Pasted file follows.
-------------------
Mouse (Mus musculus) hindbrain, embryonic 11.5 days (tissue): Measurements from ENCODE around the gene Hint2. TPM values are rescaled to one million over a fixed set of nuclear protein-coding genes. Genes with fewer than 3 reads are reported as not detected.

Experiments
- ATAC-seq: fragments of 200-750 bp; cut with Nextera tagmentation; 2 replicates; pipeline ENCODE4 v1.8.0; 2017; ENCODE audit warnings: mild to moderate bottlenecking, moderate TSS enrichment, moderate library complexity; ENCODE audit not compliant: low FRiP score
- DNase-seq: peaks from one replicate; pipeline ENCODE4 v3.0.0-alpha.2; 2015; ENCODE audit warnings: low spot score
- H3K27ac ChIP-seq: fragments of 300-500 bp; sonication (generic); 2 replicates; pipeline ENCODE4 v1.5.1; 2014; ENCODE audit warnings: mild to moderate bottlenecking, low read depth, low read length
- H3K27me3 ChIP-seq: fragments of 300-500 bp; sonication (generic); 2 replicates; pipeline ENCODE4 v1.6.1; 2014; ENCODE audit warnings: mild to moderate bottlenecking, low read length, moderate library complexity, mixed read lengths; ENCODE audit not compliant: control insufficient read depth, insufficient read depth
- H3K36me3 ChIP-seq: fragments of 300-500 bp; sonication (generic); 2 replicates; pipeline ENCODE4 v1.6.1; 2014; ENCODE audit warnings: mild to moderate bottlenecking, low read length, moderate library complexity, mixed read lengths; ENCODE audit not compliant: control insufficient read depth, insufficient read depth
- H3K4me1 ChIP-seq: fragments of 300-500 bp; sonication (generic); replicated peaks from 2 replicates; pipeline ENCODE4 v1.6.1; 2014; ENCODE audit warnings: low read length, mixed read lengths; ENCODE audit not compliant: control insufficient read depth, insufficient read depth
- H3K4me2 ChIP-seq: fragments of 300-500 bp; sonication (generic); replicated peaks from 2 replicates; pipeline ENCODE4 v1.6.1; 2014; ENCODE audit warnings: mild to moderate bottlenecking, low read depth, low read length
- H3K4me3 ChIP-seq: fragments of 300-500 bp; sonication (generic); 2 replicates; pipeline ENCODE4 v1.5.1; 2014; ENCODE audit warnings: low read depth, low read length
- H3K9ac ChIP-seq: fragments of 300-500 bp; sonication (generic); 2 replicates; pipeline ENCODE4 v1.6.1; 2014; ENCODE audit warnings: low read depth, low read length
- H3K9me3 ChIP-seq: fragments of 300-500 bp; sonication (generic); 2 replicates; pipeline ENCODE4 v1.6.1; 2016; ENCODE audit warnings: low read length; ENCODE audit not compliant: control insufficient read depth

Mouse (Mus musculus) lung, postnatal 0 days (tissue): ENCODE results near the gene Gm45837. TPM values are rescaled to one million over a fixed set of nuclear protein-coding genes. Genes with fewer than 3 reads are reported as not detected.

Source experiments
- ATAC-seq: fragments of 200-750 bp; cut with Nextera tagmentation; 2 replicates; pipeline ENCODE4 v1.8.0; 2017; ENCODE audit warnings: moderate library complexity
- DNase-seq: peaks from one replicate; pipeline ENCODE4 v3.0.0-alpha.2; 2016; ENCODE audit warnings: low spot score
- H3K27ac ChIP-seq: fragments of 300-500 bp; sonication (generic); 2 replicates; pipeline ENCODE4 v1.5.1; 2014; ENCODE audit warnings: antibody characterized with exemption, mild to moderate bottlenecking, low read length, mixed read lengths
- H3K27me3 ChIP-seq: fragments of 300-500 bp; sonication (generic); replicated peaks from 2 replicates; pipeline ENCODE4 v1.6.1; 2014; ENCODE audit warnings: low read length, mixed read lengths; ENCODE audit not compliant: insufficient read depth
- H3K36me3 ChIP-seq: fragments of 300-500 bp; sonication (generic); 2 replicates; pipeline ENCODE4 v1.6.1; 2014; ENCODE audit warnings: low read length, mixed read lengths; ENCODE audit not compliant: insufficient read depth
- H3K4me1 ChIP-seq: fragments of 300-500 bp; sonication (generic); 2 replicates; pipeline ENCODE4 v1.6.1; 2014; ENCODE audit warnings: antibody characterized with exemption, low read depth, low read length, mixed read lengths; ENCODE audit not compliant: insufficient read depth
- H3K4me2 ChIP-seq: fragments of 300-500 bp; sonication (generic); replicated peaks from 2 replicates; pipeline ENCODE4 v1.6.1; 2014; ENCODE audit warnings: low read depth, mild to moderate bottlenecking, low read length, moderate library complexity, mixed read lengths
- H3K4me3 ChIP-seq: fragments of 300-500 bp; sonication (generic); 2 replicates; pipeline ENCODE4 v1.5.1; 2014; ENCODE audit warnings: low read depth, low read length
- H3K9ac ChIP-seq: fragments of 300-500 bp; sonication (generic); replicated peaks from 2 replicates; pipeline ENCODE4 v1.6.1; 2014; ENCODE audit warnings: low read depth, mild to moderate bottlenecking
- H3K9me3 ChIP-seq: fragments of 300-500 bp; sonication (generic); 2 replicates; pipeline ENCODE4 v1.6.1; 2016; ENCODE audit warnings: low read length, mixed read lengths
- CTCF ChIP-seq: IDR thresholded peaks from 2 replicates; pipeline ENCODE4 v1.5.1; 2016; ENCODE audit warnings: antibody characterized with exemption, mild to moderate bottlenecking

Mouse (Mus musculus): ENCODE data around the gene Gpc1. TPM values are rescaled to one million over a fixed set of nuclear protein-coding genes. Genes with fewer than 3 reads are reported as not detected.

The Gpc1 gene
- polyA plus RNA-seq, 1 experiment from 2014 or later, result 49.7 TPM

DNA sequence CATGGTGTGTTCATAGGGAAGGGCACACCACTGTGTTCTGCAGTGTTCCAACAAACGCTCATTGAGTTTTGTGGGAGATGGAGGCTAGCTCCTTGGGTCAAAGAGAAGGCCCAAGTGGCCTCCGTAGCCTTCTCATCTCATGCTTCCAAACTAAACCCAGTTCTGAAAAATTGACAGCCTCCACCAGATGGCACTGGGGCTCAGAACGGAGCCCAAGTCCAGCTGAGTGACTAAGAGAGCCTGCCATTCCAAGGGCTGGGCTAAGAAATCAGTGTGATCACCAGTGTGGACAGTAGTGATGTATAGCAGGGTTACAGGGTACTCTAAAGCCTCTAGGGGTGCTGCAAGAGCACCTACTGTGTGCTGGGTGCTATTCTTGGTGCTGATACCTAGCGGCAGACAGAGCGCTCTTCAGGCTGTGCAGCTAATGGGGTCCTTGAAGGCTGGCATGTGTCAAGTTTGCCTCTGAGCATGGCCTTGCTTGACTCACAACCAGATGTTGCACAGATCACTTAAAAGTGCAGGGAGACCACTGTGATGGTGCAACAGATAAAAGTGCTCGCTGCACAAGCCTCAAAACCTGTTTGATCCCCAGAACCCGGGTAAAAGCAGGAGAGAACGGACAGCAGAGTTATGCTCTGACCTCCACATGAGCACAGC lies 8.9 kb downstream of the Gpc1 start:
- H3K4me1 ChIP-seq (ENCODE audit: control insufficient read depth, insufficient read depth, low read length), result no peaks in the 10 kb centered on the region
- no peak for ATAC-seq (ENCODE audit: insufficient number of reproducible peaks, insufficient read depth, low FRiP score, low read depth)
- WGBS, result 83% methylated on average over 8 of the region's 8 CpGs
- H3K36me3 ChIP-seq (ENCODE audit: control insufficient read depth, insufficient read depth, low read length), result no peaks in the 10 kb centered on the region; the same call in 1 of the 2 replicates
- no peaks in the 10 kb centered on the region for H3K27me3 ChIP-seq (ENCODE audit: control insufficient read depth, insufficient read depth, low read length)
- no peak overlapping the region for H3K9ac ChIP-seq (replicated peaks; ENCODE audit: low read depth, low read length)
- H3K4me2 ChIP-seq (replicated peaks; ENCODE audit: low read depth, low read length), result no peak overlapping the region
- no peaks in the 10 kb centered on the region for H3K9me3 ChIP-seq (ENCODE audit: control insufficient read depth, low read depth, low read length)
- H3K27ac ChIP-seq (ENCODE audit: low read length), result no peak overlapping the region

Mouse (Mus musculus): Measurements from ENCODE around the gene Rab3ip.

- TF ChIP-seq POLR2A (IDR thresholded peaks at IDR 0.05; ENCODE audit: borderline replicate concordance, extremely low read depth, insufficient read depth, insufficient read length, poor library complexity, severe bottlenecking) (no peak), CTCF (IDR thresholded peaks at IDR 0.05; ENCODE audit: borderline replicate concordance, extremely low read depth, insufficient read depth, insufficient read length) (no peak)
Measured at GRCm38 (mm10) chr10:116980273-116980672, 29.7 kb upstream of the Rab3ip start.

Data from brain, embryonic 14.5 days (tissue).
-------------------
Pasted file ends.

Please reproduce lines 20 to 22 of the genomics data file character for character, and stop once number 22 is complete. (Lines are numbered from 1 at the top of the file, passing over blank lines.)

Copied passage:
- H3K4me1 ChIP-seq: fragments of 300-500 bp; sonication (generic); 2 replicates; pipeline ENCODE4 v1.6.1; 2014; ENCODE audit warnings: antibody characterized with exemption, low read depth, low read length, mixed read lengths; ENCODE audit not compliant: insufficient read depth
- H3K4me2 ChIP-seq: fragments of 300-500 bp; sonication (generic); replicated peaks from 2 replicates; pipeline ENCODE4 v1.6.1; 2014; ENCODE audit warnings: low read depth, mild to moderate bottlenecking, low read length, moderate library complexity, mixed read lengths
- H3K4me3 ChIP-seq: fragments of 300-500 bp; sonication (generic); 2 replicates; pipeline ENCODE4 v1.5.1; 2014; ENCODE audit warnings: low read depth, low read length